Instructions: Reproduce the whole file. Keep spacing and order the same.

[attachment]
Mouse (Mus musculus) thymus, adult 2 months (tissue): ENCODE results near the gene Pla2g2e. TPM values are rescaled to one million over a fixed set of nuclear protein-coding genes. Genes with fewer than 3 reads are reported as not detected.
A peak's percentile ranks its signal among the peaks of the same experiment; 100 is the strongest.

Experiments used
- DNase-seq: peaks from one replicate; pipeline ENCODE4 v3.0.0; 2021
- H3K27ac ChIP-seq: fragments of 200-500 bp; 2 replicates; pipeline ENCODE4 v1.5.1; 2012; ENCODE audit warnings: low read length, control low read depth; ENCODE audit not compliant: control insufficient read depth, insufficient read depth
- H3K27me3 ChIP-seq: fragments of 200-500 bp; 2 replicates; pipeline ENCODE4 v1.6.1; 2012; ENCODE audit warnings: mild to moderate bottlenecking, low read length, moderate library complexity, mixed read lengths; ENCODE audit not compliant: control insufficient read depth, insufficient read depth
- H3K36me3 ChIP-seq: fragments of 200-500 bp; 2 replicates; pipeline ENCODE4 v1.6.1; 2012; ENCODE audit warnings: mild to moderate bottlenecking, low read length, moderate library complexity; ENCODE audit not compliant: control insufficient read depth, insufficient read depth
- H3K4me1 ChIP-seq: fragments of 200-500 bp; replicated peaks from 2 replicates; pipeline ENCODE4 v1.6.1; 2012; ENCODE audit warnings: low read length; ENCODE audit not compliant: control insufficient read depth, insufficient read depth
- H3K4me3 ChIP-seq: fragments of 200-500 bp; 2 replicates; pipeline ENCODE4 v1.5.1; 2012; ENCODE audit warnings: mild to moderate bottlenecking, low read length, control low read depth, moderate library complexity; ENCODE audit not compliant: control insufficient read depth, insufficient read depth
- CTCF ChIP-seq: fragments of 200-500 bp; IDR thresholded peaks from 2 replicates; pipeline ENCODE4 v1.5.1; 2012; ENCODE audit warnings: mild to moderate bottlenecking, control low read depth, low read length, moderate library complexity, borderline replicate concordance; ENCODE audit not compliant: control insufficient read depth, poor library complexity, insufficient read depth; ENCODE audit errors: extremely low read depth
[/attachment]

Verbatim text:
Mouse (Mus musculus) thymus, adult 2 months (tissue): ENCODE results near the gene Pla2g2e. TPM values are rescaled to one million over a fixed set of nuclear protein-coding genes. Genes with fewer than 3 reads are reported as not detected.
A peak's percentile ranks its signal among the peaks of the same experiment; 100 is the strongest.

Experiments used
- DNase-seq: peaks from one replicate; pipeline ENCODE4 v3.0.0; 2021
- H3K27ac ChIP-seq: fragments of 200-500 bp; 2 replicates; pipeline ENCODE4 v1.5.1; 2012; ENCODE audit warnings: low read length, control low read depth; ENCODE audit not compliant: control insufficient read depth, insufficient read depth
- H3K27me3 ChIP-seq: fragments of 200-500 bp; 2 replicates; pipeline ENCODE4 v1.6.1; 2012; ENCODE audit warnings: mild to moderate bottlenecking, low read length, moderate library complexity, mixed read lengths; ENCODE audit not compliant: control insufficient read depth, insufficient read depth
- H3K36me3 ChIP-seq: fragments of 200-500 bp; 2 replicates; pipeline ENCODE4 v1.6.1; 2012; ENCODE audit warnings: mild to moderate bottlenecking, low read length, moderate library complexity; ENCODE audit not compliant: control insufficient read depth, insufficient read depth
- H3K4me1 ChIP-seq: fragments of 200-500 bp; replicated peaks from 2 replicates; pipeline ENCODE4 v1.6.1; 2012; ENCODE audit warnings: low read length; ENCODE audit not compliant: control insufficient read depth, insufficient read depth
- H3K4me3 ChIP-seq: fragments of 200-500 bp; 2 replicates; pipeline ENCODE4 v1.5.1; 2012; ENCODE audit warnings: mild to moderate bottlenecking, low read length, control low read depth, moderate library complexity; ENCODE audit not compliant: control insufficient read depth, insufficient read depth
- CTCF ChIP-seq: fragments of 200-500 bp; IDR thresholded peaks from 2 replicates; pipeline ENCODE4 v1.5.1; 2012; ENCODE audit warnings: mild to moderate bottlenecking, control low read depth, low read length, moderate library complexity, borderline replicate concordance; ENCODE audit not compliant: control insufficient read depth, poor library complexity, insufficient read depth; ENCODE audit errors: extremely low read depth